Message from Interim Principal Peter Mason
Feb 19, 2020
Welcome to Wycliffe College! Welcome to new and returning students; welcome back to faculty and staff. For many of you familiarity will be the order of the day…familiar friends and colleagues, familiar patterns of teaching and learning, an all too familiar mix of joy, satisfactions, frustrations and accomplishments.
But many others will be encompassed by change, novelty, perhaps confusion, as these early days of a new term will challenge them with information overload and steep learning curves.
One overarching reality many of us are grappling with is the change of leadership in the Principal’s Office. After 16 years Principal George Sumner has been called to significantly different ministry as Bishop of Dallas, Texas. He and his wife Stephanie (who is remaining in the Principal’s Lodge for work reasons until Christmas) will be greatly missed. We pray for them as this new season of ministry begins, a ministry which will include a new community, new colleagues, a fresh mission, even a different set of teams to cheer on? As interim Principal I am grateful – along with my wife Carmen – for the warm welcome we have already received, and since we are living for several days each week in the college apartment A 10, we hope to make many new friends and renew our love of Wycliffe College and its mission.
What of Wycliffe College and its mission? Newcomers to the college will soon discover that people regularly identify our ethos and mission in terms commonly described as evangelical. That is a loaded term, embraced by many but reviled by others who assume that to be an evangelical Christian one must be anti-intellectual, bigoted, arrogant, simplistic, and a host of other epithets. Future editions of this Morning Star will feature articles exploring the richness and breadth of evangelical Christianity.
To get us started I would like simply to state six characteristics of the Christian faith that evangelicals embrace, often with a variety of emphases, nuances and disclaimers. (I am grateful to Alister McGrath’s Evangelicalism and the Future of Christianity, for these basic categories.)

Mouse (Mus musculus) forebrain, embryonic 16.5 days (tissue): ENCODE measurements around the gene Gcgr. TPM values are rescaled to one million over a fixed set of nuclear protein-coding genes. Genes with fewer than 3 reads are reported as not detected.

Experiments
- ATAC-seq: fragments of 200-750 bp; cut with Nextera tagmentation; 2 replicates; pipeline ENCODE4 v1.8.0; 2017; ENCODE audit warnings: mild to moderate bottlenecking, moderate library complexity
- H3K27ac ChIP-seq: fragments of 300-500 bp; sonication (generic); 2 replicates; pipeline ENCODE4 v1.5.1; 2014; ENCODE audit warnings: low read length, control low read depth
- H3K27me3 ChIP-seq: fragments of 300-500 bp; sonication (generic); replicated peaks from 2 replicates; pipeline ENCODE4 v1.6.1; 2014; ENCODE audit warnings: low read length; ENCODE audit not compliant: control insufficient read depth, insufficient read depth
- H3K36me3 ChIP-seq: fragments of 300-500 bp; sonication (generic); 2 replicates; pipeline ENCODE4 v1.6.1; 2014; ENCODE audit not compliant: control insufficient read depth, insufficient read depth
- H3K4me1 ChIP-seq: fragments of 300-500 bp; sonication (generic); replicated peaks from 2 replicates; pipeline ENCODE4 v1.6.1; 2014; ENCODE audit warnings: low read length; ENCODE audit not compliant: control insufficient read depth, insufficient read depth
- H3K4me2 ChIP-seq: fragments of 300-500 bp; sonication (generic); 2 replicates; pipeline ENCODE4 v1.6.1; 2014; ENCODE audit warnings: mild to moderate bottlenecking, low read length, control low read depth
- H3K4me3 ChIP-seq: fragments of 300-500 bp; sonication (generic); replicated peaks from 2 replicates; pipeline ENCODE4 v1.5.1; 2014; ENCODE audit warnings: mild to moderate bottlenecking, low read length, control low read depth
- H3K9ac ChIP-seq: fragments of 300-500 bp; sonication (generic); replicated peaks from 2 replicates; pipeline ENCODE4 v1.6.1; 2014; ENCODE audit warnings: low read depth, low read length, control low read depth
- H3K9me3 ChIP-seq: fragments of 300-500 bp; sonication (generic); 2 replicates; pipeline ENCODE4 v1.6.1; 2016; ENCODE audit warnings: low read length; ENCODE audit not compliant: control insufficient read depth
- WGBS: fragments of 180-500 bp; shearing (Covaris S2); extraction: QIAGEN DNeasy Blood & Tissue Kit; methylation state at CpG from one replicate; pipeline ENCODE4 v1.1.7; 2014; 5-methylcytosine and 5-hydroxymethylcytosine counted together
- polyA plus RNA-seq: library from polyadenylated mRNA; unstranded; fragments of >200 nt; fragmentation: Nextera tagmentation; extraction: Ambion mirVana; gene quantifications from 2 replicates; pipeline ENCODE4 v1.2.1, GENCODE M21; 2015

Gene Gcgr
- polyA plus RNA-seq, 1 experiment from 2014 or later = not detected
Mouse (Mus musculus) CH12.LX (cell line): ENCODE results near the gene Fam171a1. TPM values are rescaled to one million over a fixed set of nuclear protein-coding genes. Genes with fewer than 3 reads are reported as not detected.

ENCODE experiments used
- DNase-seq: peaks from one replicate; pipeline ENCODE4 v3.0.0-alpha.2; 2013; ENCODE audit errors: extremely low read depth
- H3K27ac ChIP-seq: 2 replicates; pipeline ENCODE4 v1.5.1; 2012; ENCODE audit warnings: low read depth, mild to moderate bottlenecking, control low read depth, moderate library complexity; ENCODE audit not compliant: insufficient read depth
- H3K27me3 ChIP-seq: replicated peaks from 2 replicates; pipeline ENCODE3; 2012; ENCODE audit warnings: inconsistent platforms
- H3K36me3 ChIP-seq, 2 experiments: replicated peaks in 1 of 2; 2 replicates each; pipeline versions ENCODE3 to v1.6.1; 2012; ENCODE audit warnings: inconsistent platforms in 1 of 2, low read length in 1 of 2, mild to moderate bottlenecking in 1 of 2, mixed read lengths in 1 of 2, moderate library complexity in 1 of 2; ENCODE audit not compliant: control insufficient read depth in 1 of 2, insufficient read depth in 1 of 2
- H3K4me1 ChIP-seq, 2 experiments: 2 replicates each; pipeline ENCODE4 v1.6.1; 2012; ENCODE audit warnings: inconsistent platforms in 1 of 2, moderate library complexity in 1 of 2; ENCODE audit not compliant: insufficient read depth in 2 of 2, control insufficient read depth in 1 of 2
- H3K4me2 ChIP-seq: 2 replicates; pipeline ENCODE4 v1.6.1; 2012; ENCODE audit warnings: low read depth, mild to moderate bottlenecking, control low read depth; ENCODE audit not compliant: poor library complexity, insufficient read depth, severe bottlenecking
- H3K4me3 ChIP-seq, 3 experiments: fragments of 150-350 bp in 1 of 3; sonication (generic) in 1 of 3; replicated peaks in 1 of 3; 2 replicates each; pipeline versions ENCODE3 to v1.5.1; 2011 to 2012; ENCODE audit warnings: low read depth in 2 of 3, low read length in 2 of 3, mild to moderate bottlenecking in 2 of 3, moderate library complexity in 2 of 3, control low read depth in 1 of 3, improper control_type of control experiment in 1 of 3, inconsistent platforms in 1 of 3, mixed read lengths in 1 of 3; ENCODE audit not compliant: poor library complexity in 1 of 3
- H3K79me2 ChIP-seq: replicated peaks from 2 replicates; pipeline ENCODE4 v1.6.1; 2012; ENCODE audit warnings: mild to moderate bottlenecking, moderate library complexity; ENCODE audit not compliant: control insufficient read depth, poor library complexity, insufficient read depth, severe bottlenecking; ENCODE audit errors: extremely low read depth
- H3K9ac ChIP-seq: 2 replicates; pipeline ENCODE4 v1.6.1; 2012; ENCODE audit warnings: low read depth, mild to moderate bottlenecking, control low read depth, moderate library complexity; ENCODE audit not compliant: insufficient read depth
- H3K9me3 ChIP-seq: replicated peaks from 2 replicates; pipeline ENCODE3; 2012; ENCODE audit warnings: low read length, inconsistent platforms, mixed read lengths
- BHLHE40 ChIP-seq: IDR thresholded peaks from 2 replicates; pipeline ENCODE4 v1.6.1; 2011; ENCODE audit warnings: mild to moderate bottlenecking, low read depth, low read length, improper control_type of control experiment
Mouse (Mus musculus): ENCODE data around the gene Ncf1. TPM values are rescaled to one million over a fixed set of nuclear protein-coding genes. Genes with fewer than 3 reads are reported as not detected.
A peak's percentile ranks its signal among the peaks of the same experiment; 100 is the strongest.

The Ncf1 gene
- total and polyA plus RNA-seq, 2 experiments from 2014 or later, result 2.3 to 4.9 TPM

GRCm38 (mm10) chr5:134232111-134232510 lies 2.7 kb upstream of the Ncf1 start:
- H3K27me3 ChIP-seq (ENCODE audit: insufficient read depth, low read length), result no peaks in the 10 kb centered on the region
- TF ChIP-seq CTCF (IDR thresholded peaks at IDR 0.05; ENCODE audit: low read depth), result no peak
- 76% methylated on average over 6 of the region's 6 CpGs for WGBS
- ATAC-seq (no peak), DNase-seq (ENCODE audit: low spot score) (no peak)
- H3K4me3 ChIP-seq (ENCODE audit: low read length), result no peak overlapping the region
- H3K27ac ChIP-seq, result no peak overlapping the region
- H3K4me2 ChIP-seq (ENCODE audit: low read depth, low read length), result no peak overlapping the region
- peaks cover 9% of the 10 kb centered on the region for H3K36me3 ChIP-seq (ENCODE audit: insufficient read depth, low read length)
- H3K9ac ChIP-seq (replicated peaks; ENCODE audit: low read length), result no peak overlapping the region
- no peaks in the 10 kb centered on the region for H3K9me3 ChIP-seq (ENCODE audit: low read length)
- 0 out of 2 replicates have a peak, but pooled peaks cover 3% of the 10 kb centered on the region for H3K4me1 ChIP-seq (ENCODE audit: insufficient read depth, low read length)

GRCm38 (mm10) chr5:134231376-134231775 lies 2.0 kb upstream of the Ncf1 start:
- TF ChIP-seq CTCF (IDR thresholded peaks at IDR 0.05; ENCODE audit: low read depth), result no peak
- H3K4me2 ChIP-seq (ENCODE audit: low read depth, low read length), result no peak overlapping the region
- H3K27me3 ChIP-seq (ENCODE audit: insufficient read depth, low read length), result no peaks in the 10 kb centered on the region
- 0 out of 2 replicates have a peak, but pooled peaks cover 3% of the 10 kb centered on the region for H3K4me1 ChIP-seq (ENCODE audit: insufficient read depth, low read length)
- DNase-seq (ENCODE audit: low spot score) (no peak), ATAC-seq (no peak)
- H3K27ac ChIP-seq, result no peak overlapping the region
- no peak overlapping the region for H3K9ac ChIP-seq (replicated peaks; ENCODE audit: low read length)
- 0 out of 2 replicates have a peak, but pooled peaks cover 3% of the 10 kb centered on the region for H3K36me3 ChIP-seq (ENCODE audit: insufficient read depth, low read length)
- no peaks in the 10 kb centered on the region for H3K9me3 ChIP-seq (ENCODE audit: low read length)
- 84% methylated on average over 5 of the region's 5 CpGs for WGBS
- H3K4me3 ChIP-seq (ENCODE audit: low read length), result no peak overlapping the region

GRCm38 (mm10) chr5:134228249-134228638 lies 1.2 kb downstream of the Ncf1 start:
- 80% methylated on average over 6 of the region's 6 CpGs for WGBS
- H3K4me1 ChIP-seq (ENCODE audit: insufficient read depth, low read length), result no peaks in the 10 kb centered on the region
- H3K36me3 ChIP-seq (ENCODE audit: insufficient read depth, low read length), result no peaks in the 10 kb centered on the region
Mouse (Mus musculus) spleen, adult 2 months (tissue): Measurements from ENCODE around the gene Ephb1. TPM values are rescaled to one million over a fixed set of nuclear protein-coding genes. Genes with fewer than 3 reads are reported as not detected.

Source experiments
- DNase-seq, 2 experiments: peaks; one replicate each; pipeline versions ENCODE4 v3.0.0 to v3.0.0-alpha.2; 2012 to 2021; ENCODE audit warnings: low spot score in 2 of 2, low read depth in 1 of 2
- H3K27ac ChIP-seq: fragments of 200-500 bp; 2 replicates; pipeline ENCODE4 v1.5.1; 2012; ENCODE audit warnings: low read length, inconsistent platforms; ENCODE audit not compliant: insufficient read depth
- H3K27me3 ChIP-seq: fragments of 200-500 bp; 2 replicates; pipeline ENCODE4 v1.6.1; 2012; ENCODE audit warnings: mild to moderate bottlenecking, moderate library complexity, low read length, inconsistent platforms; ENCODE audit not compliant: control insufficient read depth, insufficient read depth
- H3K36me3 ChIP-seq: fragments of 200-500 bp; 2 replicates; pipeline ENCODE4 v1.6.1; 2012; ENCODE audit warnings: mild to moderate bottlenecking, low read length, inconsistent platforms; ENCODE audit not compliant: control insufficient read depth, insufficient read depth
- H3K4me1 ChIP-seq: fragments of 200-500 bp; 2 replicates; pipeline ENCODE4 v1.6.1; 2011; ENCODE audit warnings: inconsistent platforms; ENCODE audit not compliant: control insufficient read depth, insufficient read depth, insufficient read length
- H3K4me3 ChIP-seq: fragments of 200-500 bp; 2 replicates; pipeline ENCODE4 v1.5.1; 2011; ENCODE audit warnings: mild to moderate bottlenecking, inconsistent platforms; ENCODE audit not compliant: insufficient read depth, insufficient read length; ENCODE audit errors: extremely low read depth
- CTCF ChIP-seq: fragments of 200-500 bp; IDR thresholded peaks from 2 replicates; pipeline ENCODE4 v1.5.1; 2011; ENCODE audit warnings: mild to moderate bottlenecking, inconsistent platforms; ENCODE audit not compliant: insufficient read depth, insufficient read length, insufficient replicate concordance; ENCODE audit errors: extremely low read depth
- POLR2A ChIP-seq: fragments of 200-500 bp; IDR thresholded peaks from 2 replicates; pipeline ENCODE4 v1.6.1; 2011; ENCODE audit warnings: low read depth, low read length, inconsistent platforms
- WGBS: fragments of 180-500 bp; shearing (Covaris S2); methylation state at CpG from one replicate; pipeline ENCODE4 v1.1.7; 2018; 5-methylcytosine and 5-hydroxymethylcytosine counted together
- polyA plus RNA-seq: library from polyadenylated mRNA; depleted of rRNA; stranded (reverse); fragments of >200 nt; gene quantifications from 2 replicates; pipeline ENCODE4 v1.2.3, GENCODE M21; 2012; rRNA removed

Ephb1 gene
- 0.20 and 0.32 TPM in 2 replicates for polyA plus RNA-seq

- We are Bible people. Evangelicals of every stripe love the scriptures. We read, study, memorize, and argue about the bible. Wycliffe is a venerable centre for bible study…exegesis, language study, preaching, small groups, and so on.
- We are Jesus people. Evangelicals insist that Jesus is the central character of scripture; we ponder his teaching, we meditate on the significance of his death and resurrection, we claim as a near and dear friend.
- We are Spirit-filled people. Despite the risks and controversies related to church denominations and individual experiences, we rejoice that the reality of the risen and living Lord Jesus is grounded in our lives as Holy Spirit.
- We are converted people (or at least we ought to be.) Conversion to Christ takes many forms…sudden or gradual…emotional or cerebral. But most evangelicals agree that being a Christian includes the reality of turning…from self-preoccupation to God-focussed, from self-love to neighbour love, from despair to hope.
- We are witnessing people. A hallmark of evangelical Christianity is the desire to share the story of Jesus with friends and neighbours near and far. Again this desire is fraught with risk…arrogance, pride, manipulation, and so on. Nevertheless for 2000 years Christians have delighted and struggled to speak and live a word about Jesus in order that others might understand, believe and embrace God’s good news.
- We are church people. It is not a matter of one denomination or another as much as the conviction shared with all sorts of Christians, that believers comprise the body of Christ, and thereby are bound together in what can only be described as a ‘mystical union.’ Indeed the church is a sign, foretaste and instrument of the eventual victory of God’s reign in and through his creation.
Finally to claim to be an evangelical Christian is no ground for pride or judgementalism. It is never a matter of our own achievement; it doesn’t spare us from grumpiness nor complacency. Rather to strive to be an evangelical sets on a journey rooted in repentance, faith, compassion, hope and joy. What more natural venue in which to continue this journey than Wycliffe College?
Bishop Peter Mason